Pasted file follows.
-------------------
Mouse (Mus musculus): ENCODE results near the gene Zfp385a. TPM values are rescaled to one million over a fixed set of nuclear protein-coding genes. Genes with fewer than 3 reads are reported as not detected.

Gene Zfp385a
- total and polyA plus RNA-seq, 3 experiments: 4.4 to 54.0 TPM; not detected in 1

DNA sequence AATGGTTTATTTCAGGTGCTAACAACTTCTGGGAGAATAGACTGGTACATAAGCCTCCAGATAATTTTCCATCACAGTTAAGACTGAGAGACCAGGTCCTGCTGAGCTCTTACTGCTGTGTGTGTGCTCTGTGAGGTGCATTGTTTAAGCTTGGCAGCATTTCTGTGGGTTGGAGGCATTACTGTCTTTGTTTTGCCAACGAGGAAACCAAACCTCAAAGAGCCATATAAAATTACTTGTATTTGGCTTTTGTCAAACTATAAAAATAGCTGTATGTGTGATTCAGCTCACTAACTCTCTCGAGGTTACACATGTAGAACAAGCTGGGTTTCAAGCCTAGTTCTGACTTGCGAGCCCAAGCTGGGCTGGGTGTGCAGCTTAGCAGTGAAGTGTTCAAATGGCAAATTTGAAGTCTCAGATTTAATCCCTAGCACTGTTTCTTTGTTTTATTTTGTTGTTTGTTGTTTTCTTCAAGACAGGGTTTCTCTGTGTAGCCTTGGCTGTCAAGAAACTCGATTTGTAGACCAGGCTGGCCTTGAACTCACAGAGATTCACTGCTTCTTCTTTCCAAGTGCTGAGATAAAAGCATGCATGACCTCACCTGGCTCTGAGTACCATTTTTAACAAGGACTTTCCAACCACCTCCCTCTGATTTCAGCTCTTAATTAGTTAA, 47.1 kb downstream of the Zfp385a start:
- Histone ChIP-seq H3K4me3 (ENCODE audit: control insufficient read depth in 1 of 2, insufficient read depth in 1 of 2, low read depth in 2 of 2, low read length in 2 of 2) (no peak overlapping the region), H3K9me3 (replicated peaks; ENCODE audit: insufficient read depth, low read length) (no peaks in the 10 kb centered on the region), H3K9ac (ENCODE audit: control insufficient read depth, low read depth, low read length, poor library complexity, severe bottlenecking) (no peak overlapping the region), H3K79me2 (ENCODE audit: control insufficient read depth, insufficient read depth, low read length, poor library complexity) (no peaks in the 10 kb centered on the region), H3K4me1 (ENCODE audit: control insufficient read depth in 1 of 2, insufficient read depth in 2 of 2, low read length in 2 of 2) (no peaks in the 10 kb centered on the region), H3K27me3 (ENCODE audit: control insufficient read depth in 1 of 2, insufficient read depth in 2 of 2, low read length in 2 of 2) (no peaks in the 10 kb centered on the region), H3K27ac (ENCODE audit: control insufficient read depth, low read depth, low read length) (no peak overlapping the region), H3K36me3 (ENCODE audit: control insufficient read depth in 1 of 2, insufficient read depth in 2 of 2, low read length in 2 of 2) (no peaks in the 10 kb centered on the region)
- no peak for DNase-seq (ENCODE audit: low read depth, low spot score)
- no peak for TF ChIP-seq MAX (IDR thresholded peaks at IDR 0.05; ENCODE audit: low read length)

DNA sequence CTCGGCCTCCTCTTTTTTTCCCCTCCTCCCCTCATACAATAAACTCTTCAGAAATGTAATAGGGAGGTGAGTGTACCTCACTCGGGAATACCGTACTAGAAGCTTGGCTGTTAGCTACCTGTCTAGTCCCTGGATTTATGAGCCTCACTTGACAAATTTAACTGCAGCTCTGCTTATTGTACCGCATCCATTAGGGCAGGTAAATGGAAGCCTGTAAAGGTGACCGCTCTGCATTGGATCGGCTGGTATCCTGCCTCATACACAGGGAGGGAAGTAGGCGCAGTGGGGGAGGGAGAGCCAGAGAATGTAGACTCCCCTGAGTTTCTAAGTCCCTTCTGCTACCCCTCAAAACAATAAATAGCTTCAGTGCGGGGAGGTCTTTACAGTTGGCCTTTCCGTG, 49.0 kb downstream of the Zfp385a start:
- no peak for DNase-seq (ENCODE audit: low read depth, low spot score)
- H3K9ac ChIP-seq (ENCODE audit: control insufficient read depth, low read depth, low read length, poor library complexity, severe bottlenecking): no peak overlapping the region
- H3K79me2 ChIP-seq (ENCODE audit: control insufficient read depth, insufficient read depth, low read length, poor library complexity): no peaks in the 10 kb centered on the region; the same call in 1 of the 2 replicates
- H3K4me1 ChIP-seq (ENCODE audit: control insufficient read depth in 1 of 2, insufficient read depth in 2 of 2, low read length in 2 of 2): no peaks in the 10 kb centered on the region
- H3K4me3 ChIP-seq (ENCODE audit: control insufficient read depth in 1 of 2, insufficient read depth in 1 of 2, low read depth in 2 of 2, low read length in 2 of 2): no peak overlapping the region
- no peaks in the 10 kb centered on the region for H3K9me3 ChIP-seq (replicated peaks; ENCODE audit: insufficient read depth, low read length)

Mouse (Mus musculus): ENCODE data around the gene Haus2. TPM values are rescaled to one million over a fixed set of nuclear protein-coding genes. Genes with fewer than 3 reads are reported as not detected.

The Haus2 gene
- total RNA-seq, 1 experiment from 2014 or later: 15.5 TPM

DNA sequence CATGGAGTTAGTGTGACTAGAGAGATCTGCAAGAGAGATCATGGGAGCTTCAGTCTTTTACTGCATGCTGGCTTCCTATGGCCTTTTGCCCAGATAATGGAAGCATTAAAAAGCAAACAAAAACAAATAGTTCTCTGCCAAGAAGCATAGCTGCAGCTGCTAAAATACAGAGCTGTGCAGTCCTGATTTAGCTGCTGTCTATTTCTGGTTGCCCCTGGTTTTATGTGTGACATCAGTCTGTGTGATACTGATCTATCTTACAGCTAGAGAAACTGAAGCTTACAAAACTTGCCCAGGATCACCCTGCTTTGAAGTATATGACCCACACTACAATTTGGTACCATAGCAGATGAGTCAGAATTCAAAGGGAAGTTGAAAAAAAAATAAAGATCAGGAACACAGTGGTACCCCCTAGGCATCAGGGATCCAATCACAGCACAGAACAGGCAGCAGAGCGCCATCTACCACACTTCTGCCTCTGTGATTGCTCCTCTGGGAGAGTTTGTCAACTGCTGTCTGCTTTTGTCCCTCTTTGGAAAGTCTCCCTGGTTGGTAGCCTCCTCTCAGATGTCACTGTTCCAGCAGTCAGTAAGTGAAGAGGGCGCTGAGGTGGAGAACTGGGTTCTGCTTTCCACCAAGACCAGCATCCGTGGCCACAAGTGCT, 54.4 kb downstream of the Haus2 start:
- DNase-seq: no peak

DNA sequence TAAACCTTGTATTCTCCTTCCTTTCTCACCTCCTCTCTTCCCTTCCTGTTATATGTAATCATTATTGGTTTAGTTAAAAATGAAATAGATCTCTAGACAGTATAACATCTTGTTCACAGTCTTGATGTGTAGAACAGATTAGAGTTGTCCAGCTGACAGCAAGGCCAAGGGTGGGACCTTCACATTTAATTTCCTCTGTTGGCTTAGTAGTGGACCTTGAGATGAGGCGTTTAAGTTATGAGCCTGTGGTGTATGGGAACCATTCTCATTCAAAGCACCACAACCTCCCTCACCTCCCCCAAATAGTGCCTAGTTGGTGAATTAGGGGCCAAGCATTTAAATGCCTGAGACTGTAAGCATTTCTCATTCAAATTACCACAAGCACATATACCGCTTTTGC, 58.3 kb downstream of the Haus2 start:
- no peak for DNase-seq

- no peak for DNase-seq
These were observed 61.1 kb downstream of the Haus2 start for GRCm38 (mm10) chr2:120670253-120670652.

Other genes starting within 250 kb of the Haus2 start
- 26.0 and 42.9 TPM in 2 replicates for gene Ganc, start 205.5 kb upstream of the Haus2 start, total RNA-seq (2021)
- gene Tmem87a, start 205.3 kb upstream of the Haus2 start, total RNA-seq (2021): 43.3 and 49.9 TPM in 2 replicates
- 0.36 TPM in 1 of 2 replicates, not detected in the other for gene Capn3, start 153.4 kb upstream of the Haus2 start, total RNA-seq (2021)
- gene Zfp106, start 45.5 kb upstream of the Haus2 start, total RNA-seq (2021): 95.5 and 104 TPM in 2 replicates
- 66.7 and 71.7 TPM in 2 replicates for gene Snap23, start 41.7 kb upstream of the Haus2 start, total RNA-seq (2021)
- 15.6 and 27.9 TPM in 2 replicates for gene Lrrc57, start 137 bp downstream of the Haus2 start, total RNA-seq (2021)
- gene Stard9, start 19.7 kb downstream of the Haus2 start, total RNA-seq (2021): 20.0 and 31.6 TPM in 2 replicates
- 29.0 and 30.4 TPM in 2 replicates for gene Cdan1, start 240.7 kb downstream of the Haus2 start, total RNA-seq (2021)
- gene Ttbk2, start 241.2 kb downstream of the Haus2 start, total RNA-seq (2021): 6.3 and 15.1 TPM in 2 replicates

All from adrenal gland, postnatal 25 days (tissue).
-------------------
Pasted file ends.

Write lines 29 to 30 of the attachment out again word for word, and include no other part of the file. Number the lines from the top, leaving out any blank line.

- 66.7 and 71.7 TPM in 2 replicates for gene Snap23, start 41.7 kb upstream of the Haus2 start, total RNA-seq (2021)
- 15.6 and 27.9 TPM in 2 replicates for gene Lrrc57, start 137 bp downstream of the Haus2 start, total RNA-seq (2021)